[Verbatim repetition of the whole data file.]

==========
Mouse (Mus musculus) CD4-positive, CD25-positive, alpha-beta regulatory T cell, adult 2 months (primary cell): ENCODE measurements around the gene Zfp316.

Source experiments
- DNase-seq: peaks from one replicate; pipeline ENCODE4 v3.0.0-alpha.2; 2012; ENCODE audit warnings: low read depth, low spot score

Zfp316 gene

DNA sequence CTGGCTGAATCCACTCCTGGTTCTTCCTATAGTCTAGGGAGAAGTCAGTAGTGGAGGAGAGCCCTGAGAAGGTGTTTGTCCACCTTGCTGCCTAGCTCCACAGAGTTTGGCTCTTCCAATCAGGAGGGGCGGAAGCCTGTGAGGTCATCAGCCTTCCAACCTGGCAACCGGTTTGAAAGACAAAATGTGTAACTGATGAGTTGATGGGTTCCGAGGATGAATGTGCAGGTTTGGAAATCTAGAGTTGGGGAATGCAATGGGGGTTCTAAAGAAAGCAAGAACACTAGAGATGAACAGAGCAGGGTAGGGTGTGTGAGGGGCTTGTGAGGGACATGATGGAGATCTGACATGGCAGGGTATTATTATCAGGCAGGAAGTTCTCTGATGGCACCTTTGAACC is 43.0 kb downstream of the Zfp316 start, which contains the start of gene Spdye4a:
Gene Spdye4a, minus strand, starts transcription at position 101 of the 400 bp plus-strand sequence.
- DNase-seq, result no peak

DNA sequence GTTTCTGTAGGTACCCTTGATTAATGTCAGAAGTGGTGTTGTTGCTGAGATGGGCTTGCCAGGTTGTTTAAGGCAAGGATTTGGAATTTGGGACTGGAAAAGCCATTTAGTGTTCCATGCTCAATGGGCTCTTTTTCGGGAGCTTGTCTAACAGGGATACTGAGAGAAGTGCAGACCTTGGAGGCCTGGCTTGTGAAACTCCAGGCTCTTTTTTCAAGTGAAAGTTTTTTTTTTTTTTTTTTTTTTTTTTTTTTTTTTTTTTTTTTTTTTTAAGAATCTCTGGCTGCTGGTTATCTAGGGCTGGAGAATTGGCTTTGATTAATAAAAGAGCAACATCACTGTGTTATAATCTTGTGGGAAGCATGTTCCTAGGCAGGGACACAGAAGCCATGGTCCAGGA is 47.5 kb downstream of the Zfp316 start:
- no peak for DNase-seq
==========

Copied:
Mouse (Mus musculus) CD4-positive, CD25-positive, alpha-beta regulatory T cell, adult 2 months (primary cell): ENCODE measurements around the gene Zfp316.

Source experiments
- DNase-seq: peaks from one replicate; pipeline ENCODE4 v3.0.0-alpha.2; 2012; ENCODE audit warnings: low read depth, low spot score

Zfp316 gene

DNA sequence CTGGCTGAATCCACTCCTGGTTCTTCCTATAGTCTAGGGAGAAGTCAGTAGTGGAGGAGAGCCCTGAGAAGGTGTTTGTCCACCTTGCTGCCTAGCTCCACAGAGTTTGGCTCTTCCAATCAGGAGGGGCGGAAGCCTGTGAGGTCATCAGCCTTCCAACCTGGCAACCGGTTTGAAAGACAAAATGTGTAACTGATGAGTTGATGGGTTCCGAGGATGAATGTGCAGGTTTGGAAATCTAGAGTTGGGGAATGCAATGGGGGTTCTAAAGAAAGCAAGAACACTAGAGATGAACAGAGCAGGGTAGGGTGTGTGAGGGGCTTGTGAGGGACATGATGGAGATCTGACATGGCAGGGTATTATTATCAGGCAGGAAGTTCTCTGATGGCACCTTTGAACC is 43.0 kb downstream of the Zfp316 start, which contains the start of gene Spdye4a:
Gene Spdye4a, minus strand, starts transcription at position 101 of the 400 bp plus-strand sequence.
- DNase-seq, result no peak

DNA sequence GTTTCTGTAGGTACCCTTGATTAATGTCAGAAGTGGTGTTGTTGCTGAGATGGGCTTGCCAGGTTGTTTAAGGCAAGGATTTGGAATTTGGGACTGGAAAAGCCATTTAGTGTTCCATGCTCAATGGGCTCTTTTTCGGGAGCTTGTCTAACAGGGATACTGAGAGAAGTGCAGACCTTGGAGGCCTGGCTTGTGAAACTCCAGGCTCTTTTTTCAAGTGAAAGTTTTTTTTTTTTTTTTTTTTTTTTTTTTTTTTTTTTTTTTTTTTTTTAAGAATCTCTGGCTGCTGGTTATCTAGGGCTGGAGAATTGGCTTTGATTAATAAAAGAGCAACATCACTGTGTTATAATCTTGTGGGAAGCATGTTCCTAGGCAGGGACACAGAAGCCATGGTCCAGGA is 47.5 kb downstream of the Zfp316 start:
- no peak for DNase-seq